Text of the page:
For more than a century, music at Heidelberg University has been the standard bearer, offering quality performances as well as opportunities for students and the community to perform, create and inspire through music-making.
“Music at Heidelberg has always enjoyed close ties to the broader community,” said Dr. John E. Owen, associate dean and director of the School of Music at Heidelberg. “Each year, thousands hear our ensembles and faculty recitals, both on and off campus.”
While the School of Music’s primary mission is to train future choral or instrumental musicians and educators, its outreach and partnerships within the community are growing.
The signature collaboration will occur Dec. 8 when Heidelberg and community musicians return to the Ritz Theatre for the Performing Arts to present the annual production of Handel’s “Messiah” under the theme “A Heidelberg Christmas.” 2013 marks the third year for the performance at the new venue.
Owen explained that the first half of the program features traditional Christmas music from instrumental and choral ensembles. The second half is comprised of portions of “Messiah,” including professional soloists, often faculty or alumni. “This new format truly is a collaborative effort involving virtually all music faculty, students, alumni and members of the community,” he said.
Heidelberg and the Ritz Players also recently partnered to produce the monster musical “Young Frankenstein,” two years after a highly successful run with the Broadway musical “Hairspray.”
“This bringing together of community and university talent gave us a multi-generational cast, and played to great success,” Owen said. Chris Tucci, professor and director of theatre who directed the Mel Brooks classic, concurred. Performing on the Ritz stage is a bonus for Heidelberg students, Tucci said.
“The best part is they get to play roles appropriate for their age range and work with adults who typically have more theatre experience,” he said. “Working alongside these folks pushes our students and shows them realistic expectations in professional theatre.”
For those who simply share a love of music and want to learn, Heidelberg opens its doors to would-be musicians of all ages and talent levels. The Community Music School, under the direction of Cynthia Ramsdell, offers private music lessons for youth to adults on most band and orchestral instruments as well as voice and theory and composition. This fall, the school expanded its reach into the community by offering group and online courses.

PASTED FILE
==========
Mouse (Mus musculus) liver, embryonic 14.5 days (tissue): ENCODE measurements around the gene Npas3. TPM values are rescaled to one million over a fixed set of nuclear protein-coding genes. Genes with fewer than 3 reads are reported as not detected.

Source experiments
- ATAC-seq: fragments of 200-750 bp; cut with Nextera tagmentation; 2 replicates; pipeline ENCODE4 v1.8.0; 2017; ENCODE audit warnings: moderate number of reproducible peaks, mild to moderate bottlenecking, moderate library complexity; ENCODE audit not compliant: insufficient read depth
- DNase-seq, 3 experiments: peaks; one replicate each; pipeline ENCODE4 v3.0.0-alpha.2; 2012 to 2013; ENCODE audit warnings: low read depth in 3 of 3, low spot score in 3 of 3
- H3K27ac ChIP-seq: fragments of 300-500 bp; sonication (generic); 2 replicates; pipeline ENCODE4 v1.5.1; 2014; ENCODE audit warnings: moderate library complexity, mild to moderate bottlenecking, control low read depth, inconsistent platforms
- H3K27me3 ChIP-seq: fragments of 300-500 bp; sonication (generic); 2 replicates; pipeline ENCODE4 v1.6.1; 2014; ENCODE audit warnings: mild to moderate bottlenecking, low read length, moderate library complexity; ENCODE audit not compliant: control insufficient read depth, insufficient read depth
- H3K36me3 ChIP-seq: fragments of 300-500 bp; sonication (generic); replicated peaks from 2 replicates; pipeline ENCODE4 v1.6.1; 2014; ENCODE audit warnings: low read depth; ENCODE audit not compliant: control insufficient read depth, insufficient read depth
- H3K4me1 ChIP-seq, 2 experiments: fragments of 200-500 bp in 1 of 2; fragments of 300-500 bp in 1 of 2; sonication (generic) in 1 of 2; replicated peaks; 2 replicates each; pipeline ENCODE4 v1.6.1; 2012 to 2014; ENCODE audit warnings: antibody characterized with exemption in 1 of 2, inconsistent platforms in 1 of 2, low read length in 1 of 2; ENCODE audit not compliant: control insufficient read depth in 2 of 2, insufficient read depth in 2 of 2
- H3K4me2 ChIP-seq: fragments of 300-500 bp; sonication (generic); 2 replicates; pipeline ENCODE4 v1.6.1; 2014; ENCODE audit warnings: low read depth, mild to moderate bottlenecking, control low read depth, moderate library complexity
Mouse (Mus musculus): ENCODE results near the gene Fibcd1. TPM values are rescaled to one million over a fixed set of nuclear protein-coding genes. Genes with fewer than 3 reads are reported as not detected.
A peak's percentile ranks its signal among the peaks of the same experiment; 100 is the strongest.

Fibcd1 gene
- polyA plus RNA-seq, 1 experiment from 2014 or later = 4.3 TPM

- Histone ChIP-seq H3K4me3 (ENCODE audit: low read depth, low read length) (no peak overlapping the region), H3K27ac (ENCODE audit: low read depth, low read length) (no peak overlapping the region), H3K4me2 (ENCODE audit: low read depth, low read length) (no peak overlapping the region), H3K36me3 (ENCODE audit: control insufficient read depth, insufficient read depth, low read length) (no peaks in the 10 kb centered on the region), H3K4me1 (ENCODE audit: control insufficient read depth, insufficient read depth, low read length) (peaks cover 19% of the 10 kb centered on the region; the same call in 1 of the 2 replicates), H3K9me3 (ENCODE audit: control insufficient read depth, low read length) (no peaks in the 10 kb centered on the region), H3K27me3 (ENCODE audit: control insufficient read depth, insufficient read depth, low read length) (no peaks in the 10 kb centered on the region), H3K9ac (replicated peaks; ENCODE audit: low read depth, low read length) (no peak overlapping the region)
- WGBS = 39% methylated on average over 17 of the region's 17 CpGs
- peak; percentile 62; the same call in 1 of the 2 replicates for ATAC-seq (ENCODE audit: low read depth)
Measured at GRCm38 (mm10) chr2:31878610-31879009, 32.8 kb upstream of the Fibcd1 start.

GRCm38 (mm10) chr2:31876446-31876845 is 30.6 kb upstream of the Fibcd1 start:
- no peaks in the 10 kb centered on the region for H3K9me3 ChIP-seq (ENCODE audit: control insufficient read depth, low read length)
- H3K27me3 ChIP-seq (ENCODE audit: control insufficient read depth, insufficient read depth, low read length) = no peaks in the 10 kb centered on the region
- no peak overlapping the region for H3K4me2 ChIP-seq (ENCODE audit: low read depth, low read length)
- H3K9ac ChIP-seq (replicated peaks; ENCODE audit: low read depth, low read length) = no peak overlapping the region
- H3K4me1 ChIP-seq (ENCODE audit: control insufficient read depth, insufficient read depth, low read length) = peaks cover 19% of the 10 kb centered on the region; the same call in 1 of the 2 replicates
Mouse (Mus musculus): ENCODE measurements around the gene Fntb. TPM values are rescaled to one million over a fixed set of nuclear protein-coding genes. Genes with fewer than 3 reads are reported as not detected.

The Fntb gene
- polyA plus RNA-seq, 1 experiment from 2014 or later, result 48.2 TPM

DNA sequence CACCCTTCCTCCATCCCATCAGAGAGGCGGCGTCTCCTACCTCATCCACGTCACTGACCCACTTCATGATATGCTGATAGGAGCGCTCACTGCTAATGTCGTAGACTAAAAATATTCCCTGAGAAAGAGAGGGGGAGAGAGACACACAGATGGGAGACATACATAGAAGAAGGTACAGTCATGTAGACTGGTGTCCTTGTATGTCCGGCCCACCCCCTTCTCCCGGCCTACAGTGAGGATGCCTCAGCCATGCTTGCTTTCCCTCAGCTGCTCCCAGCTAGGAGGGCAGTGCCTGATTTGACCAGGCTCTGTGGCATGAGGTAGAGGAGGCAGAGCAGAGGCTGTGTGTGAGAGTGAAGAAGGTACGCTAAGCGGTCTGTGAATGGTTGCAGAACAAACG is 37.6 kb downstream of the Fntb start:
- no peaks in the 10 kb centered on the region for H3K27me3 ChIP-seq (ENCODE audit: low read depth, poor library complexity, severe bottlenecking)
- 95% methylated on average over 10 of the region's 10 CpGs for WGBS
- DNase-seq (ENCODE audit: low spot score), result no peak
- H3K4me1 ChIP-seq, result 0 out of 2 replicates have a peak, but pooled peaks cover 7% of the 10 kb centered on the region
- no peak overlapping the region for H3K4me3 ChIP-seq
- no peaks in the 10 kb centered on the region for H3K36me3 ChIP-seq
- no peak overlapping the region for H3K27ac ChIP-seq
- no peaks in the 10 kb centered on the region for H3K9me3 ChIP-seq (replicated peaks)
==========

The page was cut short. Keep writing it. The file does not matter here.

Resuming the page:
“We offer classes in five-week sessions as an introduction to various music experiences,” Ramsdell said. Sessions are open to the community and are available for people of all ability levels. The school has grown from a handful of students to more than 100.
Group classes were taught in guitar for teens and adults, piano for adults as well as online classes for teens and adults in music technology and auditioning/performing. Instructors are Heidelberg faculty, alumni and current or graduate students.
“Plans are in place to continue the expansion of the Community Music School, especially in providing musical opportunities to older adults, as well as area high school students,” Owen said.
One ensemble – the University-Community Chorus – combines the talents of Heidelberg music students with community singers for a pair of concerts each year. The 60- to 80-voice mixed chorus, under the direction of Dr. Daniel Clark, rehearses once each week in preparation for its performances, which also include the annual Christmas concert.
In addition to bringing audiences to campus, Heidelberg ensembles have performed throughout the community at venues and events such as the Jazzin’ Tiffin Festival and a downtown coffee house. Smaller ensembles sing and play at nursing homes and larger groups travel to high schools to showcase the School of Music.
Regardless of the size or scale of the ensemble or the venue, Heidelberg’s School of Music is engaged in collaborations with the community in new and exciting ways.